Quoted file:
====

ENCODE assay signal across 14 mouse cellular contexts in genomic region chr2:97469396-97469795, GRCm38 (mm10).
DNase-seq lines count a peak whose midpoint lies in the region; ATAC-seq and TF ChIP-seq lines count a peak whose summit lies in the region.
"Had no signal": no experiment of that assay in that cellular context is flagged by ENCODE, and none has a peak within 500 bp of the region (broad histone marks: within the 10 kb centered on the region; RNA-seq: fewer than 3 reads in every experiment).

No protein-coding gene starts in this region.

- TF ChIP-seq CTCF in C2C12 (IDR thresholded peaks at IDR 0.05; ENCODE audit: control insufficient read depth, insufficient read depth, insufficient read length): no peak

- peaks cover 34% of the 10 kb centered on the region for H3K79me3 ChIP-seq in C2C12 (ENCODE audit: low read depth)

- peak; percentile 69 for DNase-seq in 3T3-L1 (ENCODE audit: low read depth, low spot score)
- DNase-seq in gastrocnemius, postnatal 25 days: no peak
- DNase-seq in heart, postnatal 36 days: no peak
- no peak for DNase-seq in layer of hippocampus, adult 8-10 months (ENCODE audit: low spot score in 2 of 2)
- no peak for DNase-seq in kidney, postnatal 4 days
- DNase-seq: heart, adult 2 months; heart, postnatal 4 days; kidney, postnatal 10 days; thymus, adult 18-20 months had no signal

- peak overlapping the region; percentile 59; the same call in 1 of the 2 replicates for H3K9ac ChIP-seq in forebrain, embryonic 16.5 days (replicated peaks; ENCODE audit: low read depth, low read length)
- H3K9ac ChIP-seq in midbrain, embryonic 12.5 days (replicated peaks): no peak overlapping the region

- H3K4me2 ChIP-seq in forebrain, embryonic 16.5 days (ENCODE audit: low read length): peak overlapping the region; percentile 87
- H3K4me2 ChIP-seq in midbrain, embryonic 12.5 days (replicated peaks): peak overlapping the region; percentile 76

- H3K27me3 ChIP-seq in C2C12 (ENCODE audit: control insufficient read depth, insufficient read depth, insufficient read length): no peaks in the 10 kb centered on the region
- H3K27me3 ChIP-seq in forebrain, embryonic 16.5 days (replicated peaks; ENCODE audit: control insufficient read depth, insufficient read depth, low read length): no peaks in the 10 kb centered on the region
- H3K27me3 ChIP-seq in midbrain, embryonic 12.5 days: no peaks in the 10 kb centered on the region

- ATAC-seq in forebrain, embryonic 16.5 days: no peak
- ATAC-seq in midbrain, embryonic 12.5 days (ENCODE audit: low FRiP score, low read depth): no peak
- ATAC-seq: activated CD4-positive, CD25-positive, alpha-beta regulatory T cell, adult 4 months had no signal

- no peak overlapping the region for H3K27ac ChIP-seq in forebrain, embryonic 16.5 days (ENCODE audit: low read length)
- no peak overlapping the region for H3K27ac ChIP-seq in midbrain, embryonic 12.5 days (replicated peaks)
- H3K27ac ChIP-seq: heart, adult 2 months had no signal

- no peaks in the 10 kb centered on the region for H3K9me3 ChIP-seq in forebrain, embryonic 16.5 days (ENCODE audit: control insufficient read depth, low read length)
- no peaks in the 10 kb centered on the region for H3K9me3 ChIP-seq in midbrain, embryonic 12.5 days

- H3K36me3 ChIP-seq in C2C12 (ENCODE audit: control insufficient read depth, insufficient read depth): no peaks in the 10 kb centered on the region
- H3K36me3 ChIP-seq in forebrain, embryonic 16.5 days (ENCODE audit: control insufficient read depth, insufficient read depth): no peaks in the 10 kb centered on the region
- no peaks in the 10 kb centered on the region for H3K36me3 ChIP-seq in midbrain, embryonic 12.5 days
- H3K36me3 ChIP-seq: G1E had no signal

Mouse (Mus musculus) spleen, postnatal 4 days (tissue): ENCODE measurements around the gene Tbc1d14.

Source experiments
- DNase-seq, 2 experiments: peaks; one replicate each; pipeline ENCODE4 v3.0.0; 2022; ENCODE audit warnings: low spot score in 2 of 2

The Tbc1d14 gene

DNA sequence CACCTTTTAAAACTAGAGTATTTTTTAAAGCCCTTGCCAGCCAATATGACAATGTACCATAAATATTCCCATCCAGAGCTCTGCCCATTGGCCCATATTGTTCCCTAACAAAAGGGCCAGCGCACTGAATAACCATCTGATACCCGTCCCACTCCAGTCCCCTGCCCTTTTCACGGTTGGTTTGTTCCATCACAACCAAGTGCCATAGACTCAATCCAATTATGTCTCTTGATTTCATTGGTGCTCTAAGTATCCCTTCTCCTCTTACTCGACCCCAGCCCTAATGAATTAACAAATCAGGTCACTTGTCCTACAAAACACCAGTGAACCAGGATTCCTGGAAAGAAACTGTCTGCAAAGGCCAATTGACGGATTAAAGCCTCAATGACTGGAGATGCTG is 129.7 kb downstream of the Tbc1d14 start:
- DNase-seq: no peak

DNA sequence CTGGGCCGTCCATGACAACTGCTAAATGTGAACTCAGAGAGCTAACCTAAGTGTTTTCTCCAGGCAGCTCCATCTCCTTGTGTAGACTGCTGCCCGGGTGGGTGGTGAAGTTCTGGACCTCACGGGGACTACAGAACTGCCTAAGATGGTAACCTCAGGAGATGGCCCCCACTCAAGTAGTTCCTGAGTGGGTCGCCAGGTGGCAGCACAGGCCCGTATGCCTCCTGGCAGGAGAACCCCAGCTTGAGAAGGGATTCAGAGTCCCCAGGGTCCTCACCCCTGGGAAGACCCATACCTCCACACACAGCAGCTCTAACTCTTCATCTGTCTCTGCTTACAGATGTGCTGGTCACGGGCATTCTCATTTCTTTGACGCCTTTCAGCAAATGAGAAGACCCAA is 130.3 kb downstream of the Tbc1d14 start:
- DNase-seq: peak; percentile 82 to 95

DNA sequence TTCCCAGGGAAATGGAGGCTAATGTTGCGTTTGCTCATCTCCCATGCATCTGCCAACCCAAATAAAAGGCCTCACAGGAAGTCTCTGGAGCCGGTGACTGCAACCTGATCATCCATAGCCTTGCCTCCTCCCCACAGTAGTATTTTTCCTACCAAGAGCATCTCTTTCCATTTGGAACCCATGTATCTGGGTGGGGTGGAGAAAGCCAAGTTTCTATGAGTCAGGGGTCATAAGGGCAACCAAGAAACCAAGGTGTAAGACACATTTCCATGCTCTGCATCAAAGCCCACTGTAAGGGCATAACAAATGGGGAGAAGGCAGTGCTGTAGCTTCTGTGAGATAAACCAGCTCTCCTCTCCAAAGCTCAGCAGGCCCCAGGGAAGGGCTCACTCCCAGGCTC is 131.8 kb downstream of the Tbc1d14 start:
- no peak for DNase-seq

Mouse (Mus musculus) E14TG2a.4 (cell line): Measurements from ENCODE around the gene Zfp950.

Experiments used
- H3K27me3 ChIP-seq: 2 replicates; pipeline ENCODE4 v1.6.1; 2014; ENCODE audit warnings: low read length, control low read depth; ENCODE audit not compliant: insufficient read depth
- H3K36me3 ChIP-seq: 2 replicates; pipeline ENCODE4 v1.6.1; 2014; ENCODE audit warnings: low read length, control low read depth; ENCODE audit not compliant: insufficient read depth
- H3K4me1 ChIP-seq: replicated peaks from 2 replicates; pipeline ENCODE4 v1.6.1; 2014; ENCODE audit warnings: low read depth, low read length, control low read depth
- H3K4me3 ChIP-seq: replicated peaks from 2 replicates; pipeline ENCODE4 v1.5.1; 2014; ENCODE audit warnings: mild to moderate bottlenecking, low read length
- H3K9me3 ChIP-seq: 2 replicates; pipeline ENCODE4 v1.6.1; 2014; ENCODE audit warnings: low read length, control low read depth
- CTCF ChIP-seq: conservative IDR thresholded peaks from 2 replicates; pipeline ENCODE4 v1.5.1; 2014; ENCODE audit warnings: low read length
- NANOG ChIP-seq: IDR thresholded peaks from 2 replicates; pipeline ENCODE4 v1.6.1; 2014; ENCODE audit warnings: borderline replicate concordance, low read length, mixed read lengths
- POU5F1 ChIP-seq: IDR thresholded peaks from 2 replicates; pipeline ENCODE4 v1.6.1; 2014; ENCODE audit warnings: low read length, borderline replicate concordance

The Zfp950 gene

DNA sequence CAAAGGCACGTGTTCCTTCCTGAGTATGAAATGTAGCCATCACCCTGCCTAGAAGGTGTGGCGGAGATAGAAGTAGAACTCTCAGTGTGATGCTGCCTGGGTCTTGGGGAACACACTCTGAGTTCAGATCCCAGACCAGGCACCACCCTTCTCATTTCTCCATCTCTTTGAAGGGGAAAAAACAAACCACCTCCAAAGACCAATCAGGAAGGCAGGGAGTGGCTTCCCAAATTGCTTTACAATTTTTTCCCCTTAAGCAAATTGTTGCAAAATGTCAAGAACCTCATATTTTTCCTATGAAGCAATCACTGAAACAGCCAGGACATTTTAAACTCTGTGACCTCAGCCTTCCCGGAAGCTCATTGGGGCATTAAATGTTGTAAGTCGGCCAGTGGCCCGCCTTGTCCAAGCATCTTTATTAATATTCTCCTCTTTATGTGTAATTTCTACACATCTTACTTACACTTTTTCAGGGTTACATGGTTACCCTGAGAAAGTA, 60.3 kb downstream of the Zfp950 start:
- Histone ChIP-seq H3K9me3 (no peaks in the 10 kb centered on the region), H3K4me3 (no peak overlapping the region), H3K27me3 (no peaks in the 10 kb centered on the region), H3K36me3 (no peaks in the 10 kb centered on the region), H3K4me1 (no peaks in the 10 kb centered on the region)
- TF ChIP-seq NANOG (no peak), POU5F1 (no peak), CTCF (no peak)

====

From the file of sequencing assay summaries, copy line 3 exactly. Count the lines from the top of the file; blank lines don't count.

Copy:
"Had no signal": no experiment of that assay in that cellular context is flagged by ENCODE, and none has a peak within 500 bp of the region (broad histone marks: within the 10 kb centered on the region; RNA-seq: fewer than 3 reads in every experiment).